The Spam Battles

Bob Morse

Email is one of the oldest protocols (ways of transferring data) on the Internet. In fact, it evolved from a simple messaging system on the precursor of the Internet called Arpanet in the 1960s. Like that bacteria that hasn't evolved for 2 billion years, Email as remained largely unchanged in all that time except perhaps for our dependence on it. 

The pernicious spread of Spam (officially know as Unsolicited Bulk Emai or UBE) has made electronic mail seem like a necessary evil. Major Email providers like Google have developed some pretty sophisticated systems of filters to protect your inbox. As a provider of Email servers ourselves, we have worked really hard to protect our users from receiving spam and our servers from being vulnerable to sending spam. Our efforts have mulitple layers and each one is fraught with trade offs. Here's a brief, not too technical description of some steps we've taken particularly in keeping spam out of our user's inbox:

Blocklists These are are third party services which monitor Email traffic. When a mail server is detected as having been used to generate a certain volume of spam the server's identifying number (IP or Internet Protocol address) gets added to the services' database of blocked systems. Our mail server checks the IP address of every mail message it receives against the databases of these services. If the IP address is found in one the mail gets blocked before goes through any further processing. Servers that clean up their systems and stop sending spam are generally removed from the Blocklist database after 24 hours, sooner if the systems administrator requests removal. After a good deal of trial and error we have chosen to use a few highly regarded blocklist services and that has proven effective to reduce the amount of spam our servers have to deal with on other levels. Sometimes people using legitimate servers get their email blocked because someone on that same system had an account compromised. We work to clear those as soon as possible.


MailScanner This script is installed on all our servers and tries to detect spam in the email that gets through the Blocklists by using sophisticated algorithms to scan each message and score it. Rather than simply blocking anythingif a message meets a certain, lower threshhold it will add a tag (Spam?) to the subject line. If the message meets a higher threshhold it will add the a different tag (Definitely Spam?) to the subject line. Each hosted domain can determine how it would like to handle mail tagged at either level. They can choose to accept one or both of the types of messages and handle them in some way at the receiving end on then own devices. Or they can have either or both levels deleted before they are delivered.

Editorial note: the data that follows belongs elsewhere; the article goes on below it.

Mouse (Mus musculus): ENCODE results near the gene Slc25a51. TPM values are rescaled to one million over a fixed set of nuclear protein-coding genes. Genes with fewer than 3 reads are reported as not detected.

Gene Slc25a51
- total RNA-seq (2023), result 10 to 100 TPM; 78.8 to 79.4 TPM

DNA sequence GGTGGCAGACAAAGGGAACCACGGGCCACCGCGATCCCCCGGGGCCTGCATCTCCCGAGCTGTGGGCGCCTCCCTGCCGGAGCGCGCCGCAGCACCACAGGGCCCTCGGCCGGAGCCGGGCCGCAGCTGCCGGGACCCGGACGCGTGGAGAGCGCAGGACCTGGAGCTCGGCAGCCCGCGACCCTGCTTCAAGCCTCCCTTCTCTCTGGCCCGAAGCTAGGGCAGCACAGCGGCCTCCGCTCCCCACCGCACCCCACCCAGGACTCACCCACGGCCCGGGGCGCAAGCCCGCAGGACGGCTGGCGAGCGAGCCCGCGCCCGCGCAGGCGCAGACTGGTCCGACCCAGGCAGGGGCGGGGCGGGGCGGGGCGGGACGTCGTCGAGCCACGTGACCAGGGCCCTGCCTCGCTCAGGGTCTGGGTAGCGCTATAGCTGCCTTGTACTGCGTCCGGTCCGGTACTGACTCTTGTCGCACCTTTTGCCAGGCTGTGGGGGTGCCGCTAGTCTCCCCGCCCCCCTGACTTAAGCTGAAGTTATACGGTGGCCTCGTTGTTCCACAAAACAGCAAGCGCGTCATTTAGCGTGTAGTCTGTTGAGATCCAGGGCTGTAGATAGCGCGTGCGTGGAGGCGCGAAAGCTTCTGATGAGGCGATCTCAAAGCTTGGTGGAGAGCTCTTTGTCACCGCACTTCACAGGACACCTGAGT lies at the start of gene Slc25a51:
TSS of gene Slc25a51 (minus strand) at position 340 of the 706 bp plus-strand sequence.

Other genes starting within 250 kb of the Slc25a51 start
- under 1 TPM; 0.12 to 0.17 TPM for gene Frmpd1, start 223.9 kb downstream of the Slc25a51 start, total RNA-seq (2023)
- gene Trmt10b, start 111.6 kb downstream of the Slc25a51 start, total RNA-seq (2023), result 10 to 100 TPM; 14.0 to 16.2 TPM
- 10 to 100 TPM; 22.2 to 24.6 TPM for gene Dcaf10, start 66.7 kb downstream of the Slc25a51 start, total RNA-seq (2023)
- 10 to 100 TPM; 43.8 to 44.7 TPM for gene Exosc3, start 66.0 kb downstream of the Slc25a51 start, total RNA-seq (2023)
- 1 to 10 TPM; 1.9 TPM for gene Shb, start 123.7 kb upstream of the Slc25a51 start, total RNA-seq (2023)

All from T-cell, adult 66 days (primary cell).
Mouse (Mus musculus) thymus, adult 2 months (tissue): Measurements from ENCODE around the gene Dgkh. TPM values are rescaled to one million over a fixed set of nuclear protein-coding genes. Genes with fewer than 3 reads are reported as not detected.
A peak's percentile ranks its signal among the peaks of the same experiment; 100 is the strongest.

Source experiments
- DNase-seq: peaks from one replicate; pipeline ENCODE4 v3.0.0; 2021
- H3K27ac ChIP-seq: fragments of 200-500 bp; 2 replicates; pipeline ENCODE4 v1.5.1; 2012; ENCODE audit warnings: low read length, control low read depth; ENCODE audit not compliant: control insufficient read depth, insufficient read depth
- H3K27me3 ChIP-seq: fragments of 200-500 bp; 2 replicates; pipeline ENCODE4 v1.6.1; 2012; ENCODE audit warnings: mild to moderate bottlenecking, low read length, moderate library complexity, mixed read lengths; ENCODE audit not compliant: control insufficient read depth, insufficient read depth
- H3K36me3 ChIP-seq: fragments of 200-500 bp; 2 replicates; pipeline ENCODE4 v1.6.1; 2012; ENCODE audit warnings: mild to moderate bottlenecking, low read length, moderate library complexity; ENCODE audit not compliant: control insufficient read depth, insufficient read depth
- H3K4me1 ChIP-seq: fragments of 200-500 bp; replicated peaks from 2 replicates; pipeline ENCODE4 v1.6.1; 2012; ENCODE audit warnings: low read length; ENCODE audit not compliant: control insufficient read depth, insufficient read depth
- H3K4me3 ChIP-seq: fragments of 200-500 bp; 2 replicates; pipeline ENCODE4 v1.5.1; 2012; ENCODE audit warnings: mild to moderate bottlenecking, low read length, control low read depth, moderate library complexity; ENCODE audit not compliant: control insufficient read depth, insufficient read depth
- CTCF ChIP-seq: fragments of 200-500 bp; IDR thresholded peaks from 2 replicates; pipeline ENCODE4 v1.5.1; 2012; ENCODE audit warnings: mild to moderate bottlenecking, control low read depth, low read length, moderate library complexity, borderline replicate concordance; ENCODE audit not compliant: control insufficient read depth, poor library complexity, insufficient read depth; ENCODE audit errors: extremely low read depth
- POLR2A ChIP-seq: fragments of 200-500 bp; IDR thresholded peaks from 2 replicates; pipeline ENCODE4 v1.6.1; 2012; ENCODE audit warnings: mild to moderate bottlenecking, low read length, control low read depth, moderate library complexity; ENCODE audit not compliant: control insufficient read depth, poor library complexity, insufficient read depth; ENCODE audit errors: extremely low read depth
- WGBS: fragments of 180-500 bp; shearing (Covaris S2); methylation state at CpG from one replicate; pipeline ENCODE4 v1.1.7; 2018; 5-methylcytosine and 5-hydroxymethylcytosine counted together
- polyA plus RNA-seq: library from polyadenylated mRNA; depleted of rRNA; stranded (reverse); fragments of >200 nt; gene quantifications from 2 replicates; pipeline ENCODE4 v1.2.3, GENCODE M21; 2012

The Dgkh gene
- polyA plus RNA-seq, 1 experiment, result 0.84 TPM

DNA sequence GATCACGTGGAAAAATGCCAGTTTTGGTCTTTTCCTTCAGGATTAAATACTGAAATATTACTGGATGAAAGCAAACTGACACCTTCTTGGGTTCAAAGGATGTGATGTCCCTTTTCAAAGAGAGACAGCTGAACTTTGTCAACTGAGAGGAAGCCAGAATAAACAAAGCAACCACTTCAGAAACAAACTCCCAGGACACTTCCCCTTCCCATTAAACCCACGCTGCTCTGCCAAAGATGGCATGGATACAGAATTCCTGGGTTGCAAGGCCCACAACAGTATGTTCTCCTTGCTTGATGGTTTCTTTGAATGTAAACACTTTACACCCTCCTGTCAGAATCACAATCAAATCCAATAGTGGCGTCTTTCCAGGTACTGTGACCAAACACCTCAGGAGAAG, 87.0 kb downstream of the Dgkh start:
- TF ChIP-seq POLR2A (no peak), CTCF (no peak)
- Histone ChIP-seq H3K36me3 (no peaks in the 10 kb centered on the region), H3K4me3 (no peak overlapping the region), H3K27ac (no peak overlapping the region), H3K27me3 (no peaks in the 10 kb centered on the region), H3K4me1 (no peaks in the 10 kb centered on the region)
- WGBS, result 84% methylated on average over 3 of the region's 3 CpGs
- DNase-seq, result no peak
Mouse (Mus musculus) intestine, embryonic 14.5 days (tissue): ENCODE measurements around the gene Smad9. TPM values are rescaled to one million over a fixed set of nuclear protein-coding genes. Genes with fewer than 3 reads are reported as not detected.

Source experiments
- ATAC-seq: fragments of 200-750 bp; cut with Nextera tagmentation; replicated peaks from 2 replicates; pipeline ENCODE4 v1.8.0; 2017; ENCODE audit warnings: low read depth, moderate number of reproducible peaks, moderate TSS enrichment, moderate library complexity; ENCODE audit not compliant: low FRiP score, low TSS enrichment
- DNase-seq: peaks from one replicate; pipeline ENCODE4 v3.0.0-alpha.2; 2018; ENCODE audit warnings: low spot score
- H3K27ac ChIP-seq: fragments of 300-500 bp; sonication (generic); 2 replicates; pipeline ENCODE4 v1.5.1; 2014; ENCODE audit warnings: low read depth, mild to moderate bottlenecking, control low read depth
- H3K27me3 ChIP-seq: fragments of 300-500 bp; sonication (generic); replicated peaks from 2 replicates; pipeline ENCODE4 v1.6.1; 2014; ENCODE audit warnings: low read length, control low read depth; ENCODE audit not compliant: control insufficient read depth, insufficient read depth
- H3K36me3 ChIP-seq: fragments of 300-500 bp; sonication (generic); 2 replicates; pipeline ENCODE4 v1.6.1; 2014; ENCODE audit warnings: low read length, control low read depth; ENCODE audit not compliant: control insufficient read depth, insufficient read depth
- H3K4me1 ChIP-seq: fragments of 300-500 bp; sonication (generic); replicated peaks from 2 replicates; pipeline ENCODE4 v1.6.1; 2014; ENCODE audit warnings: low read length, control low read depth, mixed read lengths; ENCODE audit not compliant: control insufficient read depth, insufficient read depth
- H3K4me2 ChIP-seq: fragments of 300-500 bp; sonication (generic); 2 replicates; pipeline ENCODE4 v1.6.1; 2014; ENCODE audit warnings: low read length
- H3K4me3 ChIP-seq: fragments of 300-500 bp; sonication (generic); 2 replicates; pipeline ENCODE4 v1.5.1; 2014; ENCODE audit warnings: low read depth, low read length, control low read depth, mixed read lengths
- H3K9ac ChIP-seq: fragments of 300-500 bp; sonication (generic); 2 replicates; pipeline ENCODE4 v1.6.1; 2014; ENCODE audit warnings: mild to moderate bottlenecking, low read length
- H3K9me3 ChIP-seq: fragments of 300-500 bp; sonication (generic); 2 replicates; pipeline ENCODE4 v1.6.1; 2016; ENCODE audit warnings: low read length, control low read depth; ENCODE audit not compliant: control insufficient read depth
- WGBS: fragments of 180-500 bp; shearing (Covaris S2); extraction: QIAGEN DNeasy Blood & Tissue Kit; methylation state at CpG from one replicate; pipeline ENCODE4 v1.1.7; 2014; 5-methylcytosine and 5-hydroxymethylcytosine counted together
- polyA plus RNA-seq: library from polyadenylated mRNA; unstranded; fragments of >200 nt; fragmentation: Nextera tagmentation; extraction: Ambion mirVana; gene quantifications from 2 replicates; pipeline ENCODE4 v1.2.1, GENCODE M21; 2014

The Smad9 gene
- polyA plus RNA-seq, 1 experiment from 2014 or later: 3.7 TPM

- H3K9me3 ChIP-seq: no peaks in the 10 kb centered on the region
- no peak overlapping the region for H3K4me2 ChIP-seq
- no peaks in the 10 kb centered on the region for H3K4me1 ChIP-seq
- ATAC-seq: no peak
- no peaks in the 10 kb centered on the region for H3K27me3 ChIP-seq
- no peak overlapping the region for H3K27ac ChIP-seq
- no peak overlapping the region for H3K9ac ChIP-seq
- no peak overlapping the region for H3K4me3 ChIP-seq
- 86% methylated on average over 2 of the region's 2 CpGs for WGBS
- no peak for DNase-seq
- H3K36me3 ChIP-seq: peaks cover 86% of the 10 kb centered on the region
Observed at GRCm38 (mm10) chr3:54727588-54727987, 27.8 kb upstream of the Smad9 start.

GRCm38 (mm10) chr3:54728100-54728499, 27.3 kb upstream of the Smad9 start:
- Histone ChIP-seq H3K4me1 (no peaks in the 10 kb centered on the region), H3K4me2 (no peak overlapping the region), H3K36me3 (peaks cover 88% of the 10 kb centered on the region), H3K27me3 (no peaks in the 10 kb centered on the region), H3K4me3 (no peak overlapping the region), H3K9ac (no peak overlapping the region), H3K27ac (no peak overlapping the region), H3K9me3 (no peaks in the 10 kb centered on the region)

MailScanner Front-End (MSFE) is a licensed script that adds a great deal of functionality and control to MailScanner. The main use for MSFE is to monior the flow of incoming mail and watchfor obvious spam that has slipped through. We can then block the spammer manually  by email address, domain or the IP address of the sending server. We've even blocked a list of new Top Levle Domains (TLDs) that have recently been made available through the Internet Corporation for Assigned Names and Numbers (ICAAN). These are domains like .shop, .space, .website, etc. While some of these are useful given the shortage of good .com names, many of the them are used to send spam from all over the world. 

The result of these efforts is that I as a user on my own system, see almost no spam!

The danger in all of these tactics and layers of protrection is that ocassionally legitmate messages are lost or bounced. While this is rare, it's possible to correct if discovered. So far, people seem pretty pleased with the results. We try to give our clients as much control over these factors as possible while still automating the core of spam protection. It will always be a battle with no end to the war.

Now For Something Funny About Spam: